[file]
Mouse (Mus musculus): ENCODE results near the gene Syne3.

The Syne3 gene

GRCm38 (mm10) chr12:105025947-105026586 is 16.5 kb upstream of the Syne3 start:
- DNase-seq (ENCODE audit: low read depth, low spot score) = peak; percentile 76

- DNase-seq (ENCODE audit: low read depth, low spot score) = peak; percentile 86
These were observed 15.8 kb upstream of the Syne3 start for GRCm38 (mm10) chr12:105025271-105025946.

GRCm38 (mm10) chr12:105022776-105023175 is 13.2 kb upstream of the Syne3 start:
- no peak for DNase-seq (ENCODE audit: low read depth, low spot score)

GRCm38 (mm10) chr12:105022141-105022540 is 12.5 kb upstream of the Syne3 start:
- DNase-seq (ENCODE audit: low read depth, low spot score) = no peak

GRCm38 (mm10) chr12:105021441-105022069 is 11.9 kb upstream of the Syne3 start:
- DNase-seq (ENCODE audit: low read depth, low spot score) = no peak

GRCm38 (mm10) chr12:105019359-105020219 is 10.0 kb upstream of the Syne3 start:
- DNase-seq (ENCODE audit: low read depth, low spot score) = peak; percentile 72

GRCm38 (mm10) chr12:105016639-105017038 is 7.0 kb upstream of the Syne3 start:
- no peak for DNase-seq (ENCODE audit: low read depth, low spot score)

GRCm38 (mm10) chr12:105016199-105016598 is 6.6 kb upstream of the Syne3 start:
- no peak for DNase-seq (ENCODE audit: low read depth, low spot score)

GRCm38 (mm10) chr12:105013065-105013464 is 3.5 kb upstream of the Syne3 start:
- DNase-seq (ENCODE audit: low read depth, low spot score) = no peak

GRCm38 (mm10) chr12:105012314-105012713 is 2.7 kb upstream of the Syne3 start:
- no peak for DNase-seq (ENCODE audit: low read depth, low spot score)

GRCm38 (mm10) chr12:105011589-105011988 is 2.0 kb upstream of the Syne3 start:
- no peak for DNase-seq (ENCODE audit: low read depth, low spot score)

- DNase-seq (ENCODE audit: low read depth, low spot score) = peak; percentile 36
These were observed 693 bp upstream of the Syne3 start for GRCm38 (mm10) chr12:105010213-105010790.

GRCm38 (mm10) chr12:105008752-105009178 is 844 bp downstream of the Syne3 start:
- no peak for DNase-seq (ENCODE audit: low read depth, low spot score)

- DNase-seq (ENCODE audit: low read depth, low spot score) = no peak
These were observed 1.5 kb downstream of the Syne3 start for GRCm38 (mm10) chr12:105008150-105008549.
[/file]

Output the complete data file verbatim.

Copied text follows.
Mouse (Mus musculus): ENCODE results near the gene Syne3.

The Syne3 gene

GRCm38 (mm10) chr12:105025947-105026586 is 16.5 kb upstream of the Syne3 start:
- DNase-seq (ENCODE audit: low read depth, low spot score) = peak; percentile 76

- DNase-seq (ENCODE audit: low read depth, low spot score) = peak; percentile 86
These were observed 15.8 kb upstream of the Syne3 start for GRCm38 (mm10) chr12:105025271-105025946.

GRCm38 (mm10) chr12:105022776-105023175 is 13.2 kb upstream of the Syne3 start:
- no peak for DNase-seq (ENCODE audit: low read depth, low spot score)

GRCm38 (mm10) chr12:105022141-105022540 is 12.5 kb upstream of the Syne3 start:
- DNase-seq (ENCODE audit: low read depth, low spot score) = no peak

GRCm38 (mm10) chr12:105021441-105022069 is 11.9 kb upstream of the Syne3 start:
- DNase-seq (ENCODE audit: low read depth, low spot score) = no peak

GRCm38 (mm10) chr12:105019359-105020219 is 10.0 kb upstream of the Syne3 start:
- DNase-seq (ENCODE audit: low read depth, low spot score) = peak; percentile 72

GRCm38 (mm10) chr12:105016639-105017038 is 7.0 kb upstream of the Syne3 start:
- no peak for DNase-seq (ENCODE audit: low read depth, low spot score)

GRCm38 (mm10) chr12:105016199-105016598 is 6.6 kb upstream of the Syne3 start:
- no peak for DNase-seq (ENCODE audit: low read depth, low spot score)

GRCm38 (mm10) chr12:105013065-105013464 is 3.5 kb upstream of the Syne3 start:
- DNase-seq (ENCODE audit: low read depth, low spot score) = no peak

GRCm38 (mm10) chr12:105012314-105012713 is 2.7 kb upstream of the Syne3 start:
- no peak for DNase-seq (ENCODE audit: low read depth, low spot score)

GRCm38 (mm10) chr12:105011589-105011988 is 2.0 kb upstream of the Syne3 start:
- no peak for DNase-seq (ENCODE audit: low read depth, low spot score)

- DNase-seq (ENCODE audit: low read depth, low spot score) = peak; percentile 36
These were observed 693 bp upstream of the Syne3 start for GRCm38 (mm10) chr12:105010213-105010790.

GRCm38 (mm10) chr12:105008752-105009178 is 844 bp downstream of the Syne3 start:
- no peak for DNase-seq (ENCODE audit: low read depth, low spot score)

- DNase-seq (ENCODE audit: low read depth, low spot score) = no peak
These were observed 1.5 kb downstream of the Syne3 start for GRCm38 (mm10) chr12:105008150-105008549.